leonard cohen yeats

Tower Of Song: From Leonard Cohen To Arcade Fire And Beyond – Yeats’ Influence On Modern Music

The finest verse, according to W.B. Yeats was one which filled the reader with the urge to read it out loud. Inspired by the oral tradition of the ancient Irish bards, he set out to keep his poetry clear of ‘every phrase written for eye’,  leaving only what was ‘for the ear alone’. It is not surprising then that he has inspired so many poets and lyricists over the years, many of whom have been compelled to read his verse aloud (we we are inviting you to do with Your Yeats) , or put it to music. We asked Irish Music Journalist Eamon Sweeney to explore the rich connections between Yeats and musicians the world over.

William Butler Yeats’ influence extends far beyond the world of literature. He remains a true blue pillar of Irish poetry and letters, having crafted some of the most enduring poems about love, life and death ever written. Yeats also profoundly inspires popular culture and modern music.  

In the final line of ‘Among School Children’, Yeats famously asks, “How can we know the dancer from the dance?” Similarly, poetry and lyrics can sometimes be hard to differentiate. 

Lyrics tend to be accompanied by music, while poetry is not, but both constantly blur and cross-pollinate. Singer-songwriter Will Oldham (also widely known as Bonnie ‘Prince’ Billy) opened an essay for The Poetry Foundation with the reflection, “The difference between lyrics and poetry is that I don’t understand poetry.” 

Leonard Cohen is a classic example of a highly accomplished poet and lyricist. In addition to a peerless canon of timeless songs, Cohen has authored two novels and several collections of poetry. Rufus Wainwright hails Cohen as “the greatest living poet on earth.” Unsurprisingly, Cohen is a massive WBY fan. 

The Canadian icon has been a regular visitor to Ireland since 2008. In summer 2010, Cohen performed two unforgettable concerts at Lissadell House, where he read from Yeats’ ‘In Memory of Eva Gore-Booth and Con Markiewicz’. 

Van Morrison has referenced Yeats numerous times throughout an extraordinarily prolific career. On his 1985 album, A Sense of Wonder, Morrison recorded a musical version of the poem ‘Crazy Jane on God.’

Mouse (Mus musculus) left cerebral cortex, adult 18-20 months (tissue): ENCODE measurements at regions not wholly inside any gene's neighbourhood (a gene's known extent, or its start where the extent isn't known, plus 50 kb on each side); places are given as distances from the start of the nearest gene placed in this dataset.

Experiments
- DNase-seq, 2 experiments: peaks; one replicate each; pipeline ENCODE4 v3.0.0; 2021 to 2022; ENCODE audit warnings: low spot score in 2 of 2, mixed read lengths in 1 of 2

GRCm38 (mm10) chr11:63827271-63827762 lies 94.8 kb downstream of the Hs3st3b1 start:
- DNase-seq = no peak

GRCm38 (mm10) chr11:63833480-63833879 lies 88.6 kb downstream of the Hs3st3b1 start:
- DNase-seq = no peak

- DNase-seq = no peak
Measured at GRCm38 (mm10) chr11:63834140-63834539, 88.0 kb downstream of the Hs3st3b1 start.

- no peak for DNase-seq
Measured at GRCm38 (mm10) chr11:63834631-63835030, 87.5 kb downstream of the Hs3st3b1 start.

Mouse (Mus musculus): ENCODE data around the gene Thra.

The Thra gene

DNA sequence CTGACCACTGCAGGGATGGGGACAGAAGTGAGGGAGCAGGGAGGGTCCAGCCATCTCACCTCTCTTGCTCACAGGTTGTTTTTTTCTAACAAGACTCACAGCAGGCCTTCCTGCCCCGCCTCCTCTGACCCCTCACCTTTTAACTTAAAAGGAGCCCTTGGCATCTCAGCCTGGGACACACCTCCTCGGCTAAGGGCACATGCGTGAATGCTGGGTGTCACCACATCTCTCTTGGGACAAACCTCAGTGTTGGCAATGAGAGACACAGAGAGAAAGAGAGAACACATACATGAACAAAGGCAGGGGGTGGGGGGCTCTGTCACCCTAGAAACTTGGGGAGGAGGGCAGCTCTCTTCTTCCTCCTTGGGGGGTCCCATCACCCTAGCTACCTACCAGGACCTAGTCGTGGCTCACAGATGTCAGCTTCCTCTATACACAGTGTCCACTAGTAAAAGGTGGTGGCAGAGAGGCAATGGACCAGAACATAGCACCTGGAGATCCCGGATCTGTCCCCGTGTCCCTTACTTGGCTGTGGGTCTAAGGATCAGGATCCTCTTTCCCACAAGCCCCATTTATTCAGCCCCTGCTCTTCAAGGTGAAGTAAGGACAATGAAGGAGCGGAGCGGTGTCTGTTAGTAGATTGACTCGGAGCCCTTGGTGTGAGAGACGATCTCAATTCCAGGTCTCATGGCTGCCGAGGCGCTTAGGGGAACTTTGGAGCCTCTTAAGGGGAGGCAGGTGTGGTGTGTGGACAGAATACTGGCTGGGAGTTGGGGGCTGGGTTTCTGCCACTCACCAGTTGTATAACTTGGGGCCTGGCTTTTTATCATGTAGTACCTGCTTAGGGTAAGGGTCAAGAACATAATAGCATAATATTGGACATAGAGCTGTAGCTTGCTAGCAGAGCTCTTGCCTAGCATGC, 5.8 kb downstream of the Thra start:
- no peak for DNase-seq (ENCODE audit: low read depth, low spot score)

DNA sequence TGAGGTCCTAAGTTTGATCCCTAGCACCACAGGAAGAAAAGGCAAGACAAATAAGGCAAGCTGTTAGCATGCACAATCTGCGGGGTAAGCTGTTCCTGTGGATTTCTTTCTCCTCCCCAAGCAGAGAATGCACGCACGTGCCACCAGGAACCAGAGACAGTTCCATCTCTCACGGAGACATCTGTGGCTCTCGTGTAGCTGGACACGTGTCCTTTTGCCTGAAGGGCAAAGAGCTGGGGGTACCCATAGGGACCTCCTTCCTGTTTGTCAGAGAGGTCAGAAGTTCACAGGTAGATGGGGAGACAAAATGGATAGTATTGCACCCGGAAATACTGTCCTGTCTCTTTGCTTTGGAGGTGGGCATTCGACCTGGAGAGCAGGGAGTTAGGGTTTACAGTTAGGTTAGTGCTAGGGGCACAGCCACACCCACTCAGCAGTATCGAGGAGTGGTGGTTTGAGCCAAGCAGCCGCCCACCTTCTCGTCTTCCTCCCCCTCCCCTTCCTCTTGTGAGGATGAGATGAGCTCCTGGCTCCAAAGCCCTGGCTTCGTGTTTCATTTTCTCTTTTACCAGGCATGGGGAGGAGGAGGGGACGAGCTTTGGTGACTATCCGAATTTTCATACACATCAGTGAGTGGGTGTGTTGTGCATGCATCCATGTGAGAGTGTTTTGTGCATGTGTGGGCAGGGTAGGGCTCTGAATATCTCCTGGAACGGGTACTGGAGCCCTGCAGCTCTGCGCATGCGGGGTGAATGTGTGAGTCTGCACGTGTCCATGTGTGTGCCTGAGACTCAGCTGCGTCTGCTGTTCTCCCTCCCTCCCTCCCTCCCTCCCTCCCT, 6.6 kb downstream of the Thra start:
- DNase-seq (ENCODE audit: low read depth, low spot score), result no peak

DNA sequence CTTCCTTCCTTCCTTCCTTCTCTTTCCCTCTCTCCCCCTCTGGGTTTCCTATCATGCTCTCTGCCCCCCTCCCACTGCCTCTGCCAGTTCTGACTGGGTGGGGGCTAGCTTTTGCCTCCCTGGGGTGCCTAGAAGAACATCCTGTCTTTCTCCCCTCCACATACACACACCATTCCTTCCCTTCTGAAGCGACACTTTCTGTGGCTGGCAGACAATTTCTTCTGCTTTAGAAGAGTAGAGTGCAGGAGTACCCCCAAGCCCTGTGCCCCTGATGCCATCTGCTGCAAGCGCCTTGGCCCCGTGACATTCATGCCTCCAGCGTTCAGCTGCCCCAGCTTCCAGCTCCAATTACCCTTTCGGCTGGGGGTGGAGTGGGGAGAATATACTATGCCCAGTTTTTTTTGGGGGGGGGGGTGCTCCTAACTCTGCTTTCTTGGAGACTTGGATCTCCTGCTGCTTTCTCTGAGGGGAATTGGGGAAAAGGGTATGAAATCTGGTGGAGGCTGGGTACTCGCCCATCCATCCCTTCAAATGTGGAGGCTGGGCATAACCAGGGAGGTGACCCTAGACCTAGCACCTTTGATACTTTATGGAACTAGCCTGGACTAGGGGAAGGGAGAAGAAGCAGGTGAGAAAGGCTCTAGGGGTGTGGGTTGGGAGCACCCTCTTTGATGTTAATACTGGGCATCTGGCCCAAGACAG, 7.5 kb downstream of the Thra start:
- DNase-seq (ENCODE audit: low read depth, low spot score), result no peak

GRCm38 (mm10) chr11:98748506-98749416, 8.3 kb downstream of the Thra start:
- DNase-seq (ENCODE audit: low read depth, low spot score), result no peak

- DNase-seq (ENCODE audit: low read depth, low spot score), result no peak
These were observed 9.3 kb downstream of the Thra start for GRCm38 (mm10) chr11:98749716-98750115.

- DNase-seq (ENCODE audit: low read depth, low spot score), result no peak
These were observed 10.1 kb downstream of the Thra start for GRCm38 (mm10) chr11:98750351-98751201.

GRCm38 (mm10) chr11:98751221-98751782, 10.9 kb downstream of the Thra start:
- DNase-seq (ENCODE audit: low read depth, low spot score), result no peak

Mike Scott and The Waterboys are perhaps the best known modern musical interpreters of Yeats. Their classic 1988 album, Fisherman’s Blues, closes with a well known version of ‘The Stolen Child’ featuring sean nós singer and poet Tomás Mac Eoin

In 2011, The Waterboys released an entire album inspired by Ireland’s most iconic poet entitled An Appointment with Mr Yeats. Mike Scott described the process of making the album “as if Yeats was in the room collaborating with me.”

Several seminal musical heroines have also paid homage to Mr Yeats. American singer-songwriter, poet and visual artist Patti Smith opened a 2012 Abbey performance  alongside Sam Shepard by reading Yeats’ ‘Easter 1916’. Sinéad O’Connor launched her astonishing career back in 1987 with a debut single entitled ‘Troy’, which was inspired by Yeats’ ‘No Second Troy’. You can actually hear O’Connor recite this poem, along with ‘Easter 1916’, in the Yeats exhibition  currently running at the National Library of Ireland. 

Recently, Will Butler of Arcade Fire also cited Yeats as a massive influence. “When you think about it, Yeats’s career is the ultimate benchmark,” he told me in an interview for the Irish Times. “He won the Nobel Prize for Literature, but he continued to get better and kept writing great stuff. It’s a tall order, but that’s my goal.”

The aptly named Will Butler is just the latest musician to tap into Yeats’ rich well for inspiration. You can be sure he won’t be the last. 


This article was originally published for Yeats2015; a year-long celebration for WB Yeats 150th birthday in 2015.

About the Author: Eamon Sweeney (@Swench) is a freelance journalist and writer from Dublin who contributes to The Irish Times, Irish Independent, Sunday Business Post and Hot Press. He is also a volunteer for the Friends of Joyce Tower Society in Sandycove. You can follow Eamon on twitter @Swench and you can read more of his work online here.

Image Credits:
Leonard Cohen image Nathan Wind under Creative Commons
Waterboys image via Kewl Kela under Creative Commons